Putting Pencil to Scalpel
Plenty of people make art using pencils, including, no doubt, readers of Air Mail Pilot such as yourself. Big deal. But here’s something more unusual: a Bosnian sculptor named Jasenko Dordevic makes art from pencils.
Using magnifying glasses and miniature scalpels and chisels, he carves teeny-tiny figures on pencils’ graphite tips. (Graphite is the black stuff in the middle of a pencil that leaves marks on paper and desks and binders. It’s a crystalline form of carbon, but you knew that.)
Dordevic’s pencil-tip sculptures can be surprisingly detailed and intricate: a couple sitting on a bench, a wishing well, a guitar, the Greek mythological character Sisyphus rolling a boulder up a hill, a wee-size replica of Auguste Rodin’s famous normal-size bronze sculpture The Thinker.
It takes Dordevic between 5 and 10 hours to rough out a pencil sculpture, and then days to fine-tune the work. While carving the very smallest details, he uses a microscope.
But why? “For me,” Dordevic told the Daily Mail, “creating a miniature is a battle with yourself, where I get to push my limits.”
He also pushes the limits of pencils. One problem of sculpting in this medium is that graphite breaks more easily than does, say, marble. Even the long balloons that birthday clowns twist into sculptures of dogs are probably sturdier. “You have to be very careful,” Dordevic explained, perhaps unnecessarily.
If you want to see his work in person, you can visit the Derwent Pencil Museum in Keswick, England. Because yes, there actually is a pencil museum on planet Earth. But stop right there. It’s summer; let’s give it a rest. No more pencils, as the saying goes.
A Good Feather Day
Old Dog, New Tricks
A British sheepdog who couldn’t work due to a loss of hearing has gotten back out in the fields, after learning to communicate with her new owner with sign language.
Peggy is a Border collie who has spent her life as a working sheepdog. When she went deaf recently, her previous owner was unable to communicate with her on the farm, so she gave Peggy away to the R.S.P.C.A., an animal rescue center.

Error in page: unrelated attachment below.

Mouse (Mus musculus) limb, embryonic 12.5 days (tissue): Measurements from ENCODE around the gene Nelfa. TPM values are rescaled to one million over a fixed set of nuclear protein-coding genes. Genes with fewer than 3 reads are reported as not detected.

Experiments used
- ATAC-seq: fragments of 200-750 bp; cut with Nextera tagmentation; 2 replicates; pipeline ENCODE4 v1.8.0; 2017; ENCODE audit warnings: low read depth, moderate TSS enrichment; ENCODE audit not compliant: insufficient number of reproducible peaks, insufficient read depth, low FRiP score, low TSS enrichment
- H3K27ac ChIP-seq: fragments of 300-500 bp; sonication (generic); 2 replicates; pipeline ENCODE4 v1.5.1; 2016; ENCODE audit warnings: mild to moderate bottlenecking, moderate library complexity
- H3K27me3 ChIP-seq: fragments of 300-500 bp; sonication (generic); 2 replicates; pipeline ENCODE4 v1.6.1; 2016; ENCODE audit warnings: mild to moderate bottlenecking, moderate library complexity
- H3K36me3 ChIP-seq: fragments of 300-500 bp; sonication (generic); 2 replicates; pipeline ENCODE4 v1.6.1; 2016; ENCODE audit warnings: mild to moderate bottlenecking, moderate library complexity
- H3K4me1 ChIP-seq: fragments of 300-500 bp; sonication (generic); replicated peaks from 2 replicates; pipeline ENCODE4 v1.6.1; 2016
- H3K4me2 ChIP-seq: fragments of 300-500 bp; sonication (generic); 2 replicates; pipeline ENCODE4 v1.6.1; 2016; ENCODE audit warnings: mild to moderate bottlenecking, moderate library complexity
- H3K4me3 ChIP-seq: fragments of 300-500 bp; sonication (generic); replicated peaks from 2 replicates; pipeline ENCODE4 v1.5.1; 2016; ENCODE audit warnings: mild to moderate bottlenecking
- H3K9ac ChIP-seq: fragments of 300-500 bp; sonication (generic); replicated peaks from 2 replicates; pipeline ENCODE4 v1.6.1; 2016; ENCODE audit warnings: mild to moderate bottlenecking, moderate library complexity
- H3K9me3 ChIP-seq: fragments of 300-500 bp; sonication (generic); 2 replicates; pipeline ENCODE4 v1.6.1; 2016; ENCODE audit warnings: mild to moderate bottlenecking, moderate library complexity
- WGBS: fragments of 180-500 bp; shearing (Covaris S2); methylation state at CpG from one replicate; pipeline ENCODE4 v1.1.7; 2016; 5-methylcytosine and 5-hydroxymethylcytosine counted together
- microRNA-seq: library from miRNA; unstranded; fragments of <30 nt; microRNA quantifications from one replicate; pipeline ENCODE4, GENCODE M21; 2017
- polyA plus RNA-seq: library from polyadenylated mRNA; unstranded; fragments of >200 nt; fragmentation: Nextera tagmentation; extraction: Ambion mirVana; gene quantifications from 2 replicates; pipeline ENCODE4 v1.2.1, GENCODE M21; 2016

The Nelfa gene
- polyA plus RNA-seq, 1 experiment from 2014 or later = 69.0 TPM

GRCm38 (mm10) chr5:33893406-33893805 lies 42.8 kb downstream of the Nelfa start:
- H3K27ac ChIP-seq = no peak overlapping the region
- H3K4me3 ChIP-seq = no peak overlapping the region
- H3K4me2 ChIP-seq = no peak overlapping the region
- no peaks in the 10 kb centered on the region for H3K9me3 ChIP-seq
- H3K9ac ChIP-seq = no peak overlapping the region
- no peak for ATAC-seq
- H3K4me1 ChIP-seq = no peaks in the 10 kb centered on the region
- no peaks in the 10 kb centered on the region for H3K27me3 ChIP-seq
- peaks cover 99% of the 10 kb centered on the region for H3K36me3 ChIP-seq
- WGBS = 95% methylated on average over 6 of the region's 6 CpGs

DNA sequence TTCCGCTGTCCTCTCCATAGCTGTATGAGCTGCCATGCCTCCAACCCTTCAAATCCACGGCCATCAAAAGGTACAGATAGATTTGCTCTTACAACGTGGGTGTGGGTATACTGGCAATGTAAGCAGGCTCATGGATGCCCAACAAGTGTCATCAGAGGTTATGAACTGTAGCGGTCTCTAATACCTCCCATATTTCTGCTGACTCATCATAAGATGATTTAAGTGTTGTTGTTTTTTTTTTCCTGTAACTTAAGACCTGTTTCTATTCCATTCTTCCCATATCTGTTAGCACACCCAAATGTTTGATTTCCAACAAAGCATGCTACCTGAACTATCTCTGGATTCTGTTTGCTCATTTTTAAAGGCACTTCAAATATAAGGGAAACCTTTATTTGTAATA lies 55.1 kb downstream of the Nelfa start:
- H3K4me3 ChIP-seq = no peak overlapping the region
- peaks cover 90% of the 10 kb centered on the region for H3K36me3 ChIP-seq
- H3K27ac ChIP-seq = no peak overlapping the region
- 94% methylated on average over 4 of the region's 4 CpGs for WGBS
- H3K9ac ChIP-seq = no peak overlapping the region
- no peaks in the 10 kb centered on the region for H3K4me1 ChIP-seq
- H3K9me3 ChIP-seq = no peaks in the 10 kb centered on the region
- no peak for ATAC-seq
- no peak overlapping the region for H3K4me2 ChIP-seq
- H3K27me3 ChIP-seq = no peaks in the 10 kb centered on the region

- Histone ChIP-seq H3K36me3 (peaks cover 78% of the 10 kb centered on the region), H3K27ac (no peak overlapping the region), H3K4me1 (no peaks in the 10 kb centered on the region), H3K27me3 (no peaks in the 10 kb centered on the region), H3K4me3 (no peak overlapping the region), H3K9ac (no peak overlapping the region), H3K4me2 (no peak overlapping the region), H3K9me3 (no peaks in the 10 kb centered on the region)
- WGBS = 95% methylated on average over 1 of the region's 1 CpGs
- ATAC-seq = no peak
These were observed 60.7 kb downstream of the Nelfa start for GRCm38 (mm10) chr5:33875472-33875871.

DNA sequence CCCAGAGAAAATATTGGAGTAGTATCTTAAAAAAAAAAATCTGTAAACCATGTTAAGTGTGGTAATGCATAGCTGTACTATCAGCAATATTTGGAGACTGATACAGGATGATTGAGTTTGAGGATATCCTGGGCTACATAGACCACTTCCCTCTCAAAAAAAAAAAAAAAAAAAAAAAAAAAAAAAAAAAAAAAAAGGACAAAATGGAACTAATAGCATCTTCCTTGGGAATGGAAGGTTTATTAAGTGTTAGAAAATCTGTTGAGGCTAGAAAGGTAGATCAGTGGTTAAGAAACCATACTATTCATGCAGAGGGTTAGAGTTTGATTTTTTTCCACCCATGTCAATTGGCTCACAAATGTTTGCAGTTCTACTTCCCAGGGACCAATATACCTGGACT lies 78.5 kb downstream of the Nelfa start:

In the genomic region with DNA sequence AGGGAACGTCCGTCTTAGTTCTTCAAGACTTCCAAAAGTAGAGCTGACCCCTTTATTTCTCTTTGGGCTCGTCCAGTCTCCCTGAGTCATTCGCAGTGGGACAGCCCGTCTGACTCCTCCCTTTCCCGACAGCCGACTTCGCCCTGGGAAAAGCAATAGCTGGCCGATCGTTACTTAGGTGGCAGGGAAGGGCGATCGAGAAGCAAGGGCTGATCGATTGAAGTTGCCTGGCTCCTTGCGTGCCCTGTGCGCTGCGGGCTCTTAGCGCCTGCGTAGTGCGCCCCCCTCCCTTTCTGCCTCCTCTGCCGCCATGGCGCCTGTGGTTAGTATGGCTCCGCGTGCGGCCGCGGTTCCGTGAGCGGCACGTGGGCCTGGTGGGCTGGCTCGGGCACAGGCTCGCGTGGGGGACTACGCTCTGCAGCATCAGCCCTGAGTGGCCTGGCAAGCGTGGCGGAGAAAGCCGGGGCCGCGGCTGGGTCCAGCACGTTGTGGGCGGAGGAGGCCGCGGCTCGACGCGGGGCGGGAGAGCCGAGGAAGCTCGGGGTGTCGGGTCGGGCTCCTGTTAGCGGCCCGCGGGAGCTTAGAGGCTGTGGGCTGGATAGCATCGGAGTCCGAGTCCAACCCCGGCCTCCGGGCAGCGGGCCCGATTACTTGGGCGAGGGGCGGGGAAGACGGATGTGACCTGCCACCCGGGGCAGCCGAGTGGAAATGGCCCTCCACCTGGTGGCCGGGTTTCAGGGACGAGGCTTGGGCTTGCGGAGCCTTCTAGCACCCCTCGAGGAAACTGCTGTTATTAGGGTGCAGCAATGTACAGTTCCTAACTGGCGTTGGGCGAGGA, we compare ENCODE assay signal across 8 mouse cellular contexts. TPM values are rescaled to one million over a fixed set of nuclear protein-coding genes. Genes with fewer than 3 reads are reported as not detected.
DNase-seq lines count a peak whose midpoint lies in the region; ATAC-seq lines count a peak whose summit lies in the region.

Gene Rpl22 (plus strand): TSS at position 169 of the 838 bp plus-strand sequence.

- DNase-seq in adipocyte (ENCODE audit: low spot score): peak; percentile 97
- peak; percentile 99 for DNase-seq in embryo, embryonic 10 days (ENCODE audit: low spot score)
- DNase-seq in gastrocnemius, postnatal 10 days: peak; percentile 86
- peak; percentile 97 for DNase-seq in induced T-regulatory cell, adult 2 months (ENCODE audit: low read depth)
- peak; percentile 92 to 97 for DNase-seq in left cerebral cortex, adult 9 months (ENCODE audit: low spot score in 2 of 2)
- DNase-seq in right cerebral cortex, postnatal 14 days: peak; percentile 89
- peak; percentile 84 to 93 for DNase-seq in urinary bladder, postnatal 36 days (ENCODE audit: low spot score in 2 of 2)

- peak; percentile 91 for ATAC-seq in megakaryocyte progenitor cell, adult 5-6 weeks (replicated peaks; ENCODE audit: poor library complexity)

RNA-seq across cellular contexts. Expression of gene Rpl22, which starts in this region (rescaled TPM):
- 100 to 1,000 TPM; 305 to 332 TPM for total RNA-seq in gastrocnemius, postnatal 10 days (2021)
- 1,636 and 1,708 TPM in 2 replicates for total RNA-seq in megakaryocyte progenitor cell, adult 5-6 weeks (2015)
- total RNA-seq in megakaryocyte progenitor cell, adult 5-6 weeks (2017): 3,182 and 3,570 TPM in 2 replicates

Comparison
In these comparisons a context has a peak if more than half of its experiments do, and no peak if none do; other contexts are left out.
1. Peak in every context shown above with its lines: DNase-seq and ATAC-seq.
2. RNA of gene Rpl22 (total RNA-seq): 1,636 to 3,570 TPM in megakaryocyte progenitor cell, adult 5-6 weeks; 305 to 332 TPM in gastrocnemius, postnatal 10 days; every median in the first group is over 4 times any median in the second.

There, Chloe Shorten, an animal welfare manager, and her husband, Jason, a shepherd himself, took Peggy in and began teaching her sign language so that she could get back to working in the fields.
“We completely fell in love with Peggy,” Chloe told The Times of London, “and it soon became clear that she wouldn’t be going anywhere. We knew Peggy wanted to be working so we started the long process of teaching her how to herd and work with a shepherd without relying on voice commands.”
The process of training Peggy was similar to training a dog through voice and sound—repetition of signals and tasks, followed by positive reinforcement—but consisted entirely of hand and body motions.
“Instead of pairing a verbal command with an action, we’d use a physical hand gesture,” Chloe explains. “She reads our hand signals and body language as a way of telling what we’re asking for. For example, thumbs up means ‘good girl.’”
Now, Peggy has learned that outstretched palms mean “stop,” a pat on the knees means “come,” and a waving motion of the hands means “slow down.”
Despite her sharp mind and eye, at nine years old Peggy is not the young pup she once was, so Chloe and Jason let her get plenty of rest. But that doesn’t stop them from letting her lend a paw around the pastures as much as they can.
“It’s amazing to see her … enjoying her life with us. She’s proof that you can teach an old dog new tricks.”